False ahaadeeth about calligraphers and tailors
The Messenger (peace and blessings of Allaah be upon him) said: “Calligraphers and tailors eat from the depths of their eyes” and he (peace and blessings of Allaah be upon him) said: “You should learn how to write well, for it is one of the keys to provision”.
What is the meaning of the first hadeeth?
May Allaah reward you with good.
As for the first hadeeth, we could not find it in any of the reliable books of hadeeth, and we could not find any report that conveyed a similar meaning. It seems that it is a fabrication of the masses who attribute everything to the Prophet (peace and blessings of Allaah be upon him) without paying any attention to the warning issued to those who tell lies about him (peace and blessings of Allaah be upon him).
The meaning may be correct, for calligraphy and tailoring are skills that rely on good eyesight and involve extensive use of one's eyes; hence the livelihood of calligraphers and tailors comes from their eyes that they depend upon.
But the fact that the meaning is correct does not make it permissible for anyone to attribute to the Prophet (peace and blessings of Allaah be upon him) something that he did not say. Fabricators have attributed a great deal to the Prophet (peace and blessings of Allaah be upon him), especially with regard to trades and professions, so as to market their wares and boast about what they do well. Imam Ibn al-Jawzi even wrote a chapter in his book al-Mawdoo’aat (2/251) about tailoring, in which he quoted some of the ahaadeeth that have been fabricated about this topic.
As for the hadeeth, “You should learn how to write well, for it is one of the keys to provision”, it is also a false and fabricated hadeeth which has no basis in the books of sound ahaadeeth. It was quoted by al-San’aani in al-Mawdoo’aat (39), al-Fatani in Tadhkirat al-Mawdoo’aat (135), al-‘Ajlooni in Kashf al-Khafa’ (2/71) and al-Shawkaani in al-Fawaa’id al-Majmoo’ah (147).
The poor style is obvious in the wording of the two hadeeths, and there is no sign of wisdom or the light of guidance in them; they do not resemble the speech of the Prophet (peace and blessings of Allaah be upon him) as it usually appears in his hadeeth.
Ibn al-Qayyim (may Allaah have mercy on him) said concerning the signs of a fabricated hadeeth:
Its wording does not resemble the speech of the Prophets, let alone the speech of the Messenger of Allaah (peace and blessings of Allaah be upon him) which is Revelation (Wahy) which was revealed to him, as Allaah says (interpretation of the meaning): “Nor does he speak of (his own) desire. It is only a Revelation revealed” [al-Najm 53:3-4], i.e., he only spoke Revelation that was revealed. So this hadeeth is something that does not resemble the Revelation and does not even resemble the speech of the Sahaabah, like the hadeeth “Three things improve the eyesight: looking at greenery, flowing water and a handsome face.”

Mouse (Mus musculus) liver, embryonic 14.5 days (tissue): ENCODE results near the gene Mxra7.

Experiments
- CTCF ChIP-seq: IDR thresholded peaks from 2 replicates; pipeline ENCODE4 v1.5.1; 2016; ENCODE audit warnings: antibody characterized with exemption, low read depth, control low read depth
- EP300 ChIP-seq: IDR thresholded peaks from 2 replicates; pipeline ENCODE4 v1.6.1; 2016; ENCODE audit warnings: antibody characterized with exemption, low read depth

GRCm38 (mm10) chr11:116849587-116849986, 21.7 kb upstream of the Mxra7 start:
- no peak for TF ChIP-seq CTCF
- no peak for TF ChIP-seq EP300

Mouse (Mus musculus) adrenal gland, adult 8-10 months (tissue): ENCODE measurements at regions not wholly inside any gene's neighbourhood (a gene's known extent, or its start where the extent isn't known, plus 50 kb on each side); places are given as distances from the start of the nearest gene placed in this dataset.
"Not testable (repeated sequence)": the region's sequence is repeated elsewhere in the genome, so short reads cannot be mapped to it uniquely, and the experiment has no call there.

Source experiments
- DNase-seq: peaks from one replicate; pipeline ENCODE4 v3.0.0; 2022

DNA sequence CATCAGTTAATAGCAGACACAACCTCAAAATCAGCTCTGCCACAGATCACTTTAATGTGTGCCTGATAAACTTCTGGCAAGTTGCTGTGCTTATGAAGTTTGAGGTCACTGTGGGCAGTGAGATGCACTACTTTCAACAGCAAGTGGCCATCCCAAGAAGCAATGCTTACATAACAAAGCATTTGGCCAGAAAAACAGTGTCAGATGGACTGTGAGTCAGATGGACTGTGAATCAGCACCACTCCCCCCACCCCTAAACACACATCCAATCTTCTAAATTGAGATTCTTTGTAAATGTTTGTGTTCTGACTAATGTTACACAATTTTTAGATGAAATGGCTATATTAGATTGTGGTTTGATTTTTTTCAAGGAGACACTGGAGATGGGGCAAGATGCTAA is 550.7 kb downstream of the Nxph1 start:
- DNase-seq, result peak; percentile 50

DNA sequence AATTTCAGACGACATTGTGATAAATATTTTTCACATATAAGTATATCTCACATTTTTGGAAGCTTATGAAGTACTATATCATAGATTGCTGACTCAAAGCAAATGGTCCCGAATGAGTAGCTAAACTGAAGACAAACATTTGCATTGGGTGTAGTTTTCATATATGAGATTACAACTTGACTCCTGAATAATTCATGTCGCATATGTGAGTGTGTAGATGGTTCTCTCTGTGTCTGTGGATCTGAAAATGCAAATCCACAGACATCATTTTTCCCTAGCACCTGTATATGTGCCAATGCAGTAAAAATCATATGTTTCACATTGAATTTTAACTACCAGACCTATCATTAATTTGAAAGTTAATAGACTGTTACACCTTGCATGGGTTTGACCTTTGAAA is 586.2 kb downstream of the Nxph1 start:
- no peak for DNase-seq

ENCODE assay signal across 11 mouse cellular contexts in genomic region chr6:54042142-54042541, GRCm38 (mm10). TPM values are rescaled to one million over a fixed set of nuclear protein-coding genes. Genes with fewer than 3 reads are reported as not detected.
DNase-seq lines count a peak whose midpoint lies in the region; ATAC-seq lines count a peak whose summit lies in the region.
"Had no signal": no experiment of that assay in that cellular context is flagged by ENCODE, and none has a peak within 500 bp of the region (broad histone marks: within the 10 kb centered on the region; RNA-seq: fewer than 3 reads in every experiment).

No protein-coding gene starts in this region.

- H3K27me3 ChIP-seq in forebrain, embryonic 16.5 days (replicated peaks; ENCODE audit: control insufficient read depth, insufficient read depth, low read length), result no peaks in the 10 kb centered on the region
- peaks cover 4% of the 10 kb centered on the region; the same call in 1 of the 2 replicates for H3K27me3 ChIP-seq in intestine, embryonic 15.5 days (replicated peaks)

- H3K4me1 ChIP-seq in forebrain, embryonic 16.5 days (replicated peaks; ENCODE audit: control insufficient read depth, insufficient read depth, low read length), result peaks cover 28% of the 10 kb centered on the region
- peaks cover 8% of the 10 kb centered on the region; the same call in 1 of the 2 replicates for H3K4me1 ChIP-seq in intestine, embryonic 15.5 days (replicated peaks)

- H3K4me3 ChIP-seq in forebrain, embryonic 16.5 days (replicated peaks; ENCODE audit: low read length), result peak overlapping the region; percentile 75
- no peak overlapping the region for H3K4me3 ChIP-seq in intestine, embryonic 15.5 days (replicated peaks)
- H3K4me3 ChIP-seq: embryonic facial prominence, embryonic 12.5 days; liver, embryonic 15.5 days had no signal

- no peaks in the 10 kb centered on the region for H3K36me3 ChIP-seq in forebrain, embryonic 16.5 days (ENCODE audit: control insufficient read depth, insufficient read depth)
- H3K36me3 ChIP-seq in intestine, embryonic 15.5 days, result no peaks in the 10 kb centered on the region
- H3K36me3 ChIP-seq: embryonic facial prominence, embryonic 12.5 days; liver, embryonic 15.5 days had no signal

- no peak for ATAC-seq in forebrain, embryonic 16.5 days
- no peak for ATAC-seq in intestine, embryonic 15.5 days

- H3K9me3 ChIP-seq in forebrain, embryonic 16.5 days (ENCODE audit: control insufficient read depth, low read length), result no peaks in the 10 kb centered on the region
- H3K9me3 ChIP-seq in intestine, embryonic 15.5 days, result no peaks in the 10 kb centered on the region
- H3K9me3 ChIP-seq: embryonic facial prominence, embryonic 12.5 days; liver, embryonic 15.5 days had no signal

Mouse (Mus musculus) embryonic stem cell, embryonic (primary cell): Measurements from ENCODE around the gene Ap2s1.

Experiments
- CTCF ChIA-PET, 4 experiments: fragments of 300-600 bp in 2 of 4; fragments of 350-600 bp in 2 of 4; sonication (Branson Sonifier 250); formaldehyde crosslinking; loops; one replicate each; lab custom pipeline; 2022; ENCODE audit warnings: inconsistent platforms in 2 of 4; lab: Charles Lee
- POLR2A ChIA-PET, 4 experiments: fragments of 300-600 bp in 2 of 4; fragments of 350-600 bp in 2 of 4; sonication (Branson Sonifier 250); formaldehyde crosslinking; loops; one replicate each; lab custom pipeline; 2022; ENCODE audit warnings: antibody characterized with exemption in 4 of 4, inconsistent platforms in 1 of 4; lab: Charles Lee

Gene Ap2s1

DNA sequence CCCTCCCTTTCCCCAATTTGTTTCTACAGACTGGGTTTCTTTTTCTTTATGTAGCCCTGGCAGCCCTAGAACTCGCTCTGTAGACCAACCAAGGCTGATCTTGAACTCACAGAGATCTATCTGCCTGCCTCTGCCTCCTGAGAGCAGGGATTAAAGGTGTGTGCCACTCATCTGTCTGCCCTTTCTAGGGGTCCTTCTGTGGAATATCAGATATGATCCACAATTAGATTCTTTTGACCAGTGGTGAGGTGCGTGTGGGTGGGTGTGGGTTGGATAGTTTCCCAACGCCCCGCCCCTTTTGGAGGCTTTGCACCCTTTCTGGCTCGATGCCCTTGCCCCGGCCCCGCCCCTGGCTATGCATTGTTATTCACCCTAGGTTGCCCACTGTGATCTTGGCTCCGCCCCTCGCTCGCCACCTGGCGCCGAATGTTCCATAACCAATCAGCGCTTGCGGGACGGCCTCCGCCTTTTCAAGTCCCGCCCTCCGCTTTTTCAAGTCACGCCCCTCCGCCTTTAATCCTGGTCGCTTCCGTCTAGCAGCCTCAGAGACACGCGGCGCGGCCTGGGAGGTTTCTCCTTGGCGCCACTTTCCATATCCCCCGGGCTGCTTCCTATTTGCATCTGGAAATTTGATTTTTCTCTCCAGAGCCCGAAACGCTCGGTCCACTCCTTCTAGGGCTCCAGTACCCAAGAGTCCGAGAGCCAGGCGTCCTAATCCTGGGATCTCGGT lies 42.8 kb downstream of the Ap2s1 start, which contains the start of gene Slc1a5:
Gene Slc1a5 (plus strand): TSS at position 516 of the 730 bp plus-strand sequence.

Al-Manaar al-Muneef, p. 61, 62
Then he mentioned some other signs:
The poor style of the wording of the hadeeth, and the way it sounds silly to the ear, like the hadeeth: “Four things never have their fill of four things: the female of the male, the earth of rain, the eye of looking and the ear of news.”
Al-Manaar al-Muneef (p. 99).
Although we have stated above that these two hadeeth cannot be attributed to the Prophet (peace and blessings of Allaah be upon him), we have found in the words of the scholars and writers of literature something which indicates that they regarded it as good to be able to write well and they regarded good handwriting as a sign of refinement and good taste. We will quote some of their words here:
Al-Maawardi (may Allaah have mercy on him) said:
Because good handwriting is so important, it is obligatory for the one who wants to acquire knowledge to pay attention to two things:
1. Forming the letters properly
2. Writing the vowel points correctly
Anything more than that, such as writing beautifully is something extra and is not a condition of its being correct.
‘Ali ibn ‘Ubaydah said; Good handwriting is the eloquence of the hand and the delight of the heart. Abu’l-‘Abbaas al-Mubarrid said: Poor handwriting is bad manners.
Writing beautifully in addition to writing legibly is like speaking eloquently in addition to speaking clearly. Hence the Arabs said: Good handwriting is one of the two forms of eloquence. If the one who wants to be eloquent in speech cannot ignore grammar and style, even if he understands and makes others understand, the one who wants to write well must also write the letters correctly and give them a nice shape, even if he understands and makes others understand. There are people who developed fine handwriting and it became one of their main characteristics, until some of them became known scholars and masters of that field. But you find that scholars did not put too much effort into improving their handwriting because they are preoccupied with seeking knowledge, therefore you find that the handwriting of scholars is usually poor.
al-Fadl ibn Sahl said: It is a sign of a man’s being blessed that his handwriting is poor, because the time that he spends in improving his handwriting distracts him from memorizing and studying. Poor handwriting itself is not a blessing, rather the blessing is that he does not have something to distract him from seeking knowledge. Usually the one who has good handwriting is distracted from seeking knowledge by trying beautify his handwriting. In this sense, his poor handwriting means that he is blessed, even though poor handwriting is not itself a blessing.
And Allaah knows best.